Manatees (genus Trichechus) are found on both sides of the tropical Atlantic Ocean. They are sluggish, largely nocturnal bottom feeders and consume up to 100 lb (45 kg) of vegetation daily. They must surface for air every 15 or 20 min. They are usually 7 to 12 ft (2.1-3.6 m) long and weigh about 500 lb (225 kg), although males sometimes grow much larger. Their paddlelike tail fin is nearly circular. Both parents care for the young, one holding it while the other dives for food. The West Indian manatee, Trichechus manatus, lives in offshore waters, bays, estuaries, and river mouths in Florida, Central America, and the West Indies. It is protected by law in Florida. The Amazonian manatee, T. inunguis, is found in rivers of NE South America, ascending the Amazon as far as Ecuador. Both are listed as endangered species. The West African manatee, T. senegalensis, lives in the coastal rivers and lagoons of W Africa.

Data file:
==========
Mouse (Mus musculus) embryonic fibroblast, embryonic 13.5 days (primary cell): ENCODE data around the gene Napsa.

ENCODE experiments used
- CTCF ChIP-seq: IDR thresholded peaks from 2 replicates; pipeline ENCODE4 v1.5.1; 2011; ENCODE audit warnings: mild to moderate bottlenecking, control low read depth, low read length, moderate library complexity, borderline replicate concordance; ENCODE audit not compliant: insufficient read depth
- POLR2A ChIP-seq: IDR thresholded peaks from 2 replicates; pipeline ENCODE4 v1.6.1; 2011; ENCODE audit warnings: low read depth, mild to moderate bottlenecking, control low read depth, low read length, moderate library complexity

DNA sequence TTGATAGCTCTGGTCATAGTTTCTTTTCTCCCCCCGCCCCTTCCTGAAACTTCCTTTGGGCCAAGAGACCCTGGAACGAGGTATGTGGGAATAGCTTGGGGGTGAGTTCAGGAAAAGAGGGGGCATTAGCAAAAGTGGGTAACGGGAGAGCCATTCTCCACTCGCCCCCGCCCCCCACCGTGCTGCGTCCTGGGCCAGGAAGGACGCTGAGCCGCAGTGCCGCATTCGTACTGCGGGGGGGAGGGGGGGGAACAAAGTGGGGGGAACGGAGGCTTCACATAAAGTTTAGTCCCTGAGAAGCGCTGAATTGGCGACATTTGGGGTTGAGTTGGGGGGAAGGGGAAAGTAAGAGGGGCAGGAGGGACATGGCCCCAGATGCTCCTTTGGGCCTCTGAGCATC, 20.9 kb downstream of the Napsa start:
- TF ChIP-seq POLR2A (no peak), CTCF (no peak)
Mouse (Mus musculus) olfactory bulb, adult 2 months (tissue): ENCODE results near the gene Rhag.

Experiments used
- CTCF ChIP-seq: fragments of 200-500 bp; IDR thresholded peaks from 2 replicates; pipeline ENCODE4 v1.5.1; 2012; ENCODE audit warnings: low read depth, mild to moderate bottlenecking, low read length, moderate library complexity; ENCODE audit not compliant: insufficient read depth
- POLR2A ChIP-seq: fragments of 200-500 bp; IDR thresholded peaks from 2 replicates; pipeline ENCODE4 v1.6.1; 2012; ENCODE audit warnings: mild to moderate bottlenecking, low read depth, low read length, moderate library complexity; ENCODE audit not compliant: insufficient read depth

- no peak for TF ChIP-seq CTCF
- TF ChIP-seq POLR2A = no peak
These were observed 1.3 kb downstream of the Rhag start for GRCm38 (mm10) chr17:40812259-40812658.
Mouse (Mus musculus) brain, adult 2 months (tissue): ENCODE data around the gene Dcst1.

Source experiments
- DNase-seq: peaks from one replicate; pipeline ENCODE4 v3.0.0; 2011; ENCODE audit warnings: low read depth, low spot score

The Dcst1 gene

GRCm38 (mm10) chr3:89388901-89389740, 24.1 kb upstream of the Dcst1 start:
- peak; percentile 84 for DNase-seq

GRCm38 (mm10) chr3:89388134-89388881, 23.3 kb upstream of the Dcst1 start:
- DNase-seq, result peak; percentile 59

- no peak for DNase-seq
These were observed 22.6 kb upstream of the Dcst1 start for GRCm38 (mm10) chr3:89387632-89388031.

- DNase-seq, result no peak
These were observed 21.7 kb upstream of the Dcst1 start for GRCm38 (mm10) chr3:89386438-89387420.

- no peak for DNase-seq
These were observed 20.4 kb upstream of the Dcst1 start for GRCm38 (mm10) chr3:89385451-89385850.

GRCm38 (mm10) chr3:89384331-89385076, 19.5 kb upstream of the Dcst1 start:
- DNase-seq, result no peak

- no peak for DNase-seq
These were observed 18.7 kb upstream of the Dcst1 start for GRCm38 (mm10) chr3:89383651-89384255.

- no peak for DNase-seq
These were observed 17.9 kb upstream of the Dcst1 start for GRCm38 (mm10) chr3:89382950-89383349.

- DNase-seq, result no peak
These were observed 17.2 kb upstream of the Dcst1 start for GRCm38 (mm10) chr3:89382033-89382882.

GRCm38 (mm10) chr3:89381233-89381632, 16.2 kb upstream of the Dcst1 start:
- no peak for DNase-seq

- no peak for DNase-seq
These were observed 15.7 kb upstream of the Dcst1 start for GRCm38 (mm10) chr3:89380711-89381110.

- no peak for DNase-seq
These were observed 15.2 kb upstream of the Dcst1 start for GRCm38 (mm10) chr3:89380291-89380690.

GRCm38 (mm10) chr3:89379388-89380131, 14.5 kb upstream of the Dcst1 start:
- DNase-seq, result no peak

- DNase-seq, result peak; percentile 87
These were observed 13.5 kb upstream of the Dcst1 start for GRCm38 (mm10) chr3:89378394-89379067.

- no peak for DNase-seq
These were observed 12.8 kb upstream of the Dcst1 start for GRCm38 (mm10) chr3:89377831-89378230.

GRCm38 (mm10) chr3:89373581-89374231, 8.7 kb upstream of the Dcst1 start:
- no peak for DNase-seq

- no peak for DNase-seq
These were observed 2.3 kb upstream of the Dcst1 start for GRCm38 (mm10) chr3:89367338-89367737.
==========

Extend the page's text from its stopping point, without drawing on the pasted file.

The dugong, Dugong dugon, is found in offshore waters of the Red Sea, Indian Ocean, and W South Pacific Ocean. More strictly marine than the manatee, it seldom enters rivers. Its tail fin is crescent-shaped, and the male has long, tusklike incisor teeth. The male may reach a length of 12 ft (3.6 m) and weigh over 600 lb (270 kg). The dugongs' numbers have been depleted by hunting for its flesh, hides, tusks, and oil. The extinct Steller's sea cow was a large northern species that formerly inhabited the Bering Straits. It reached a length of 30 ft (9 m), weighed up to 4 tons (2,400 kg), and was insulated by very thick blubber. When it was discovered by Bering in 1741, the population was very small; within 30 years it was exterminated by hunting.
Although superficially they resemble whales, sirenians have evolved independently. They are descended from the group of ancient land mammals that also gave rise to the elephants. The living sirenians are classified in the phylum Chordata, subphylum Vertebrata, class Mammalia, order Sirenia, families Trichechidae and Dugongidae.